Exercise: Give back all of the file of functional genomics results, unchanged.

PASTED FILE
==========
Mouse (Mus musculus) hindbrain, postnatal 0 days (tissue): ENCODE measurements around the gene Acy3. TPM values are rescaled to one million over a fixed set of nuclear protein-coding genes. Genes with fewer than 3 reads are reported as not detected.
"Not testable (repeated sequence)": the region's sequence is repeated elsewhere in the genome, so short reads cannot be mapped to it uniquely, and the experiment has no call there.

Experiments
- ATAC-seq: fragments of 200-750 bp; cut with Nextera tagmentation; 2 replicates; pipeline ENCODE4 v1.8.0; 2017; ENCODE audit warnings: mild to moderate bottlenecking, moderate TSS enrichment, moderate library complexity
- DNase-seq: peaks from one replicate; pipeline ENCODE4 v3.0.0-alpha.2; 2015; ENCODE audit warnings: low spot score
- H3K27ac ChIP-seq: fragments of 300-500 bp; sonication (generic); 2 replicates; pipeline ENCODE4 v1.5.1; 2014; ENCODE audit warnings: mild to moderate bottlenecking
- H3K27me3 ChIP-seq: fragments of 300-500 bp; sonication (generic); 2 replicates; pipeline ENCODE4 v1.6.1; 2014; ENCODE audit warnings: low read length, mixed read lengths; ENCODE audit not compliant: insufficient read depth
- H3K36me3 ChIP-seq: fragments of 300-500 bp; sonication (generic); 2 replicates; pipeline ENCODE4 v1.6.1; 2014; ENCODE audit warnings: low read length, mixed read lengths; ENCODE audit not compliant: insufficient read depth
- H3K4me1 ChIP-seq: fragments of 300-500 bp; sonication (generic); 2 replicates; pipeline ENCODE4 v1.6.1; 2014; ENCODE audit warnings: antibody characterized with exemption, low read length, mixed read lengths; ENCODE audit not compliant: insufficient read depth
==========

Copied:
Mouse (Mus musculus) hindbrain, postnatal 0 days (tissue): ENCODE measurements around the gene Acy3. TPM values are rescaled to one million over a fixed set of nuclear protein-coding genes. Genes with fewer than 3 reads are reported as not detected.
"Not testable (repeated sequence)": the region's sequence is repeated elsewhere in the genome, so short reads cannot be mapped to it uniquely, and the experiment has no call there.

Experiments
- ATAC-seq: fragments of 200-750 bp; cut with Nextera tagmentation; 2 replicates; pipeline ENCODE4 v1.8.0; 2017; ENCODE audit warnings: mild to moderate bottlenecking, moderate TSS enrichment, moderate library complexity
- DNase-seq: peaks from one replicate; pipeline ENCODE4 v3.0.0-alpha.2; 2015; ENCODE audit warnings: low spot score
- H3K27ac ChIP-seq: fragments of 300-500 bp; sonication (generic); 2 replicates; pipeline ENCODE4 v1.5.1; 2014; ENCODE audit warnings: mild to moderate bottlenecking
- H3K27me3 ChIP-seq: fragments of 300-500 bp; sonication (generic); 2 replicates; pipeline ENCODE4 v1.6.1; 2014; ENCODE audit warnings: low read length, mixed read lengths; ENCODE audit not compliant: insufficient read depth
- H3K36me3 ChIP-seq: fragments of 300-500 bp; sonication (generic); 2 replicates; pipeline ENCODE4 v1.6.1; 2014; ENCODE audit warnings: low read length, mixed read lengths; ENCODE audit not compliant: insufficient read depth
- H3K4me1 ChIP-seq: fragments of 300-500 bp; sonication (generic); 2 replicates; pipeline ENCODE4 v1.6.1; 2014; ENCODE audit warnings: antibody characterized with exemption, low read length, mixed read lengths; ENCODE audit not compliant: insufficient read depth